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The division of biological science concerned with antigen-antibody reactions in serum. It properly encompasses any of these reactions, but is often used in a limited sense to denote laboratory diagnostic tests, especially for syphilis. The techniques of blood grouping have come from the study of antigen-antibody reactions in serum, as have techniques for identification of genetic polymorphism and quantitation of numerous serum proteins. With these advances came the means for developing transfusion therapy with cells and plasma. In addition, these techniques led to identification of antibodies involved in incompatibility reactions, such as in erythroblastosis fetalis, and the development of effective measures to prevent their occurrence. Further, extension of these techniques to identification of antigens on white cells led to effective methods of histocompatibility typing, facilitating organ transplantation. See Transplantation biology



the study of the properties of blood serum; the term “serology” is usually applied to the branch of immunology that studies serum antibody-antigen interactions.

Serologic reactions may be direct (two-component), for example, agglutination, passive hemagglutination, and precipitation, or they may be indirect (three-component), for example, microbial neutralization and hemagglutination retardation. Several simple reactions may constitute complex serologic reactions, including bacteriolysis and complement fixation. Immunofluorescence, which is based on the staining of antibodies (antigens) with fluorochromes, is also widely used. A special type of serologic reaction is the immobilization of motile microorganisms, for example, the immobilization of Treponema pallidum during syphilis. Certain serologic studies are not carried out in vitro but are administered directly to experimental animals; for example, the animals are given immune serum in serial dilutions and a lethal dose of microbes.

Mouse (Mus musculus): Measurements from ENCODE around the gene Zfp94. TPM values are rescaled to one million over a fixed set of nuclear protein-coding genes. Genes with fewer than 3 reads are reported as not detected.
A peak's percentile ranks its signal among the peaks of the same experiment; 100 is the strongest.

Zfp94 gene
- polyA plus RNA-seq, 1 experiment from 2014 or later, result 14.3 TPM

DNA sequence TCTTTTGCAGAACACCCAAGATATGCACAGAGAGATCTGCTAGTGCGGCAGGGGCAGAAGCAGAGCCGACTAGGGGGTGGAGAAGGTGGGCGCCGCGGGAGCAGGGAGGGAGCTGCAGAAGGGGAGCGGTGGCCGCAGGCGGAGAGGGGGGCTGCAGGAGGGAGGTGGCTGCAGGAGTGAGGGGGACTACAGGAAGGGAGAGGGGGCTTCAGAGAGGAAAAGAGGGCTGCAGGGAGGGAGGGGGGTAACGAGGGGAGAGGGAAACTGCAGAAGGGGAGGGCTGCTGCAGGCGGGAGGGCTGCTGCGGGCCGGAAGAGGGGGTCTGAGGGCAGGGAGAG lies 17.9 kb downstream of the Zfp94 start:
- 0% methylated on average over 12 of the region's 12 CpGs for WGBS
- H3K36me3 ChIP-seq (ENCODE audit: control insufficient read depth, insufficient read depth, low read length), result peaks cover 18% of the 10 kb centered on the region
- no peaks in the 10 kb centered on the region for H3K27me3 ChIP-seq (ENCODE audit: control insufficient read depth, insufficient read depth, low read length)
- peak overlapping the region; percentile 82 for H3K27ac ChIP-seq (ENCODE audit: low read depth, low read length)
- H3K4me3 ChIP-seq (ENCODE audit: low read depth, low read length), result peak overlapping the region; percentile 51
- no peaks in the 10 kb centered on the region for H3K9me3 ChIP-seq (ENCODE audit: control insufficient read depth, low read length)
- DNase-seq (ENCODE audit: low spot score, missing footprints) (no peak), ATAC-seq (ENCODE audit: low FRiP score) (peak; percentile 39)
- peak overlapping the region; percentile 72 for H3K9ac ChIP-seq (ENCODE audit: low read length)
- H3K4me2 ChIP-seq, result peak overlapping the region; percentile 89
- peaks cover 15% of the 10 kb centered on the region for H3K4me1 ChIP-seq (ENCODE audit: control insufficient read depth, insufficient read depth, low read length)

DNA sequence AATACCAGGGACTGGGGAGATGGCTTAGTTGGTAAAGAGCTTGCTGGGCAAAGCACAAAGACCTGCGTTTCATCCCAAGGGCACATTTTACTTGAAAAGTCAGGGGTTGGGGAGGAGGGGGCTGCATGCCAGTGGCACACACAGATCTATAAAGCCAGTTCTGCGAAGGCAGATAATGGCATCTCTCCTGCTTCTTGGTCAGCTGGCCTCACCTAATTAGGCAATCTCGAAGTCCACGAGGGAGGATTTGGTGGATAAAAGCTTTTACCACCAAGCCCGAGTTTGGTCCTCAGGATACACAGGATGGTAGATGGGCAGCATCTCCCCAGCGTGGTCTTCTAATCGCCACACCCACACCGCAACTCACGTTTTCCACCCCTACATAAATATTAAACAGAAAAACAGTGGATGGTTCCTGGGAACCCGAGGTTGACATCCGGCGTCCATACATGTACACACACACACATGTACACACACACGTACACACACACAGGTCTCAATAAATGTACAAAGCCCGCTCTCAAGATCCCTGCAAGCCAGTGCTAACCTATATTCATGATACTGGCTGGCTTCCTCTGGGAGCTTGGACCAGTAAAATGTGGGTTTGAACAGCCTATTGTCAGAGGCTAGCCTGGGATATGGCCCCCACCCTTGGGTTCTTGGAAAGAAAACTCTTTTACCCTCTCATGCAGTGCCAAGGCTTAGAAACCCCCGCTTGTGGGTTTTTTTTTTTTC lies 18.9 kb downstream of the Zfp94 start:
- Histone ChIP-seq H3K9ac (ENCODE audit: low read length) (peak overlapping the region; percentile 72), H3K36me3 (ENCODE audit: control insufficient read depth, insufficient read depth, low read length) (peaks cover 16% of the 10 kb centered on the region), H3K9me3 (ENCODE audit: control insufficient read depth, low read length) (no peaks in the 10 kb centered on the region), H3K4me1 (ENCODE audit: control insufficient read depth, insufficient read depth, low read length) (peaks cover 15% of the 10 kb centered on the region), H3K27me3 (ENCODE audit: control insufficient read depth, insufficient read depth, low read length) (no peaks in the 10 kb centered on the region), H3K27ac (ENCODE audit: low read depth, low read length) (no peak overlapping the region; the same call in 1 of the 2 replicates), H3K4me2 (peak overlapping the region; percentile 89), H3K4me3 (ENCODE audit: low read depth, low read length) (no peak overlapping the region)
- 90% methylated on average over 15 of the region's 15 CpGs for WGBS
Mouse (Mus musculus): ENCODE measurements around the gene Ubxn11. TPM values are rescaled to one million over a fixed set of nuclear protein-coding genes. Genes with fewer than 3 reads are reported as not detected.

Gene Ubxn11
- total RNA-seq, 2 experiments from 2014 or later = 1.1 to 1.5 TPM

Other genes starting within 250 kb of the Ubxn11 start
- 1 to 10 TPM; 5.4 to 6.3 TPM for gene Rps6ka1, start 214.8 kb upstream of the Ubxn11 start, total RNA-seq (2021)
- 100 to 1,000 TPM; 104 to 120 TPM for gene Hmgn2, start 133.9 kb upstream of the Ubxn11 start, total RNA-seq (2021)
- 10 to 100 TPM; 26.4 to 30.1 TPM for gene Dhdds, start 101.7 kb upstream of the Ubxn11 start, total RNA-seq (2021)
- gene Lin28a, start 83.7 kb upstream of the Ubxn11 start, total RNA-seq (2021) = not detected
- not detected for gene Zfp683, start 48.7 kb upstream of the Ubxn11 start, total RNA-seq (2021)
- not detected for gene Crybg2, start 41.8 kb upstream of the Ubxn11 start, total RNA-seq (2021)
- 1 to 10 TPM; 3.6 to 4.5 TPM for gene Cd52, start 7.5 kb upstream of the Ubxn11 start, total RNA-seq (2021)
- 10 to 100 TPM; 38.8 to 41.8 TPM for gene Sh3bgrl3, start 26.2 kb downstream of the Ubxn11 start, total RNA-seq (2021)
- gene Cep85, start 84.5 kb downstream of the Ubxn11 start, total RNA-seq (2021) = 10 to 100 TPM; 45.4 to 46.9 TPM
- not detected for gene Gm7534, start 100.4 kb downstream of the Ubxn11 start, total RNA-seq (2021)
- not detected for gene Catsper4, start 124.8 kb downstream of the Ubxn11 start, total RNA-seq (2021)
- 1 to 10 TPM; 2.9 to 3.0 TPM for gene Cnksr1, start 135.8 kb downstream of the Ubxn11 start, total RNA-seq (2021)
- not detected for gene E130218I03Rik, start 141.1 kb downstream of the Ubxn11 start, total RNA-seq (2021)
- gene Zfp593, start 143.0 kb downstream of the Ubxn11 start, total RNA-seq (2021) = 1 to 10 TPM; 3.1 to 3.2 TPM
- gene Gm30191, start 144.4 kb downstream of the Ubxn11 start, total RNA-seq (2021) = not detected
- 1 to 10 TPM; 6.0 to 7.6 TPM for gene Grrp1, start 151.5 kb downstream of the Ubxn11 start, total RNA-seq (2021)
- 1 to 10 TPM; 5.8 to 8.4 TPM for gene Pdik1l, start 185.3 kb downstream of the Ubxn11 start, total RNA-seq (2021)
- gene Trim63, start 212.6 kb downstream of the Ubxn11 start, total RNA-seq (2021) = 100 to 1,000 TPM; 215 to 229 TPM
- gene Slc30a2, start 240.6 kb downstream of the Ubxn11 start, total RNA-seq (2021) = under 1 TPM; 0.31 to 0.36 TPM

Serologic reactions are used for scientific and diagnostic purposes in infectious and noninfectious immunology, for example, in the transfusion of blood, in the determination of blood groups, and in the establishment of generic and individual protein specificity. Serologic investigations are also employed in epidemiology and epizootiology in identifying the source of an infection, the method of the transmission of an infection, the state of immunity in humans and animals, and the effectiveness of vaccination. The antigen-antibody reaction constitutes the basis of seroprophylaxis and serotherapy. Today, serology is concerned with highly specific diagnostic and therapeutic serums—with the development of methods for their production, with the evaluation of their activity, and with the clarification of their action.


Reznikova, L. S., R. V. Epshtein-Litvak, and M. I. Levi. Serologicheskie metodv issledovaniiapri diagnostike infeklsionnykh boleznei. Moscow, 1962.
Handbook of Experimental Immunology. Oxford, 1967.



The branch of science dealing with the properties and reactions of blood sera.
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